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ITIL :: View topic - Metrics: Ratios for Incident to Problem
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Metrics: Ratios for Incident to Problem

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Joined: May 15, 2012
Posts: 1

PostPosted: Tue May 15, 2012 11:10 pm    Post subject: Metrics: Ratios for Incident to Problem Reply with quote

I am trying to determine the best way to develop a ratio between incident and problem. In the past I have used a simple total # of problems over the total # of incidents. It was pointed out that this may not be the best approach since the relationship is most often 1 to many. Does anyone have a way they are developing ratios?
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Joined: Sep 16, 2006
Posts: 3597
Location: London, UK

PostPosted: Wed May 16, 2012 4:00 am    Post subject: Reply with quote

Well 3 of the 5 ways i tried did not work
John Hardesty
ITSM Manager's Certificate (Red Badge)

Change Management is POWER & CONTROL. /....evil laughter
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Location: Helensburgh

PostPosted: Wed May 16, 2012 7:04 pm    Post subject: Reply with quote

What on earth do you want to use the ratio for?

What is the relationship between problems and incidents? - problems are the underlying causes of incidents and also of potential incidents (do you have a way of counting the number of potential incidents?).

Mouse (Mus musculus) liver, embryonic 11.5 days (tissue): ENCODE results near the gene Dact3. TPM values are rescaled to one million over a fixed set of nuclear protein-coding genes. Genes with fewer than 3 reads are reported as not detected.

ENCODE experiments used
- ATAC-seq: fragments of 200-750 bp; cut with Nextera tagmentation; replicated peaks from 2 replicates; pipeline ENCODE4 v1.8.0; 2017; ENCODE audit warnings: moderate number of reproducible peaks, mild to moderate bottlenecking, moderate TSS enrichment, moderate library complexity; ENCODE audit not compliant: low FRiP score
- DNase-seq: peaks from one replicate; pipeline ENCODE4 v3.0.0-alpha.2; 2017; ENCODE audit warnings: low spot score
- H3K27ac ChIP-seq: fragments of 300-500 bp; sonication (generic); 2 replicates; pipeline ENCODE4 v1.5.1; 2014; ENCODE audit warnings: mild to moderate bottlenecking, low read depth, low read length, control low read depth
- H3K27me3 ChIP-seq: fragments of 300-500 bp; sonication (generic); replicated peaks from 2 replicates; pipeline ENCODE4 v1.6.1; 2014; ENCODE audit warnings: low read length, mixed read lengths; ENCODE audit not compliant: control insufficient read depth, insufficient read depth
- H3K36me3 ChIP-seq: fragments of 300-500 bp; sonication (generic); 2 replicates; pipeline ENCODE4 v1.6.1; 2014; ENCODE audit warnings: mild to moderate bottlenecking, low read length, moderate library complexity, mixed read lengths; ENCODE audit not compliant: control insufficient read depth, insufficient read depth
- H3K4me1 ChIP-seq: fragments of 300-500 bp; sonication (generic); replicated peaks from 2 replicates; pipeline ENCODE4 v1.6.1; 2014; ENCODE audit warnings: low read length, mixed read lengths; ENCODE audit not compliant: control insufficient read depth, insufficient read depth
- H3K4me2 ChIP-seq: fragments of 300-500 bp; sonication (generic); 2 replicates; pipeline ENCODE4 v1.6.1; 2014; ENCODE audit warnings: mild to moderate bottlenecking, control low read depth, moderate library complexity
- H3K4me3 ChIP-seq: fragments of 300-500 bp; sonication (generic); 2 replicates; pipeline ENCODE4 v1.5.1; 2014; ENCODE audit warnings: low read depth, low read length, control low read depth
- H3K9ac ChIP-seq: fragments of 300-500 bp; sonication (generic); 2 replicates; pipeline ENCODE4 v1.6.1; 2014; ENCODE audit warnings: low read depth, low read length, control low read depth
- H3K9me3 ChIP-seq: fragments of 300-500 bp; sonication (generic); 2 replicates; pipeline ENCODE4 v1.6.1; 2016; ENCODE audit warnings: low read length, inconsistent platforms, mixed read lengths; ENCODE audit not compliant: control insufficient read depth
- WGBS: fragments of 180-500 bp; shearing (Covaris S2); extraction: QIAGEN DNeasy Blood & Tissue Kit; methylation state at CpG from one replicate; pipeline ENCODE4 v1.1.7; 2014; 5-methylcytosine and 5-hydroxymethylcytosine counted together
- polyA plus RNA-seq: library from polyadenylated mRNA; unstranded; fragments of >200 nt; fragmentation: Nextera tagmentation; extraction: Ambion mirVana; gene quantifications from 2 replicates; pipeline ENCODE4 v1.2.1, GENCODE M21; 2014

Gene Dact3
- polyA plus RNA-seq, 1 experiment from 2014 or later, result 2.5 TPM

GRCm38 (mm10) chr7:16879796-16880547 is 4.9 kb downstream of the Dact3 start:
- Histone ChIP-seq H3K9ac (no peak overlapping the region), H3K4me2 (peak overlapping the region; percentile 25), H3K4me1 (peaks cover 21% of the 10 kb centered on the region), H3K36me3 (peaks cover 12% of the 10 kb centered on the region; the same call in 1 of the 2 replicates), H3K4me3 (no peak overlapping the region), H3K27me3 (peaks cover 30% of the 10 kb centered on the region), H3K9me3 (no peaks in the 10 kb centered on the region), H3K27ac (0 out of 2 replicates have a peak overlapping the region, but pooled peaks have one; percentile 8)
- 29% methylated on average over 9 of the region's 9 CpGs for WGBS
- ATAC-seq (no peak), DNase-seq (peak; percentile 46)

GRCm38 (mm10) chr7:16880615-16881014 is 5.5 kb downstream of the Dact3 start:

A problem can exist for which there have been no incidents, one incident, a few incidents, many incidents, a multitude of incidents. - what good will a ratio be? how will you use it to help in the management of your services?

Do you think that reducing the ratio indicates a better service. Well you can reduce it by finding more problems or by having less incidents; A problem that has caused no incidents, so far, could constitute a risk (threat) of a million pound incident; a problem that has been the cause of fifty incidents could have cost the business less than one hundred pounds.

The only good thing I can think of for having this ratio is that you can probably get your computer to work it out and report it for you.

After all that, I prefer John's answer!
"Method goes far to prevent trouble in business: for it makes the task easy, hinders confusion, saves abundance of time, and instructs those that have business depending, both what to do and what to hope."
William Penn 1644-1718
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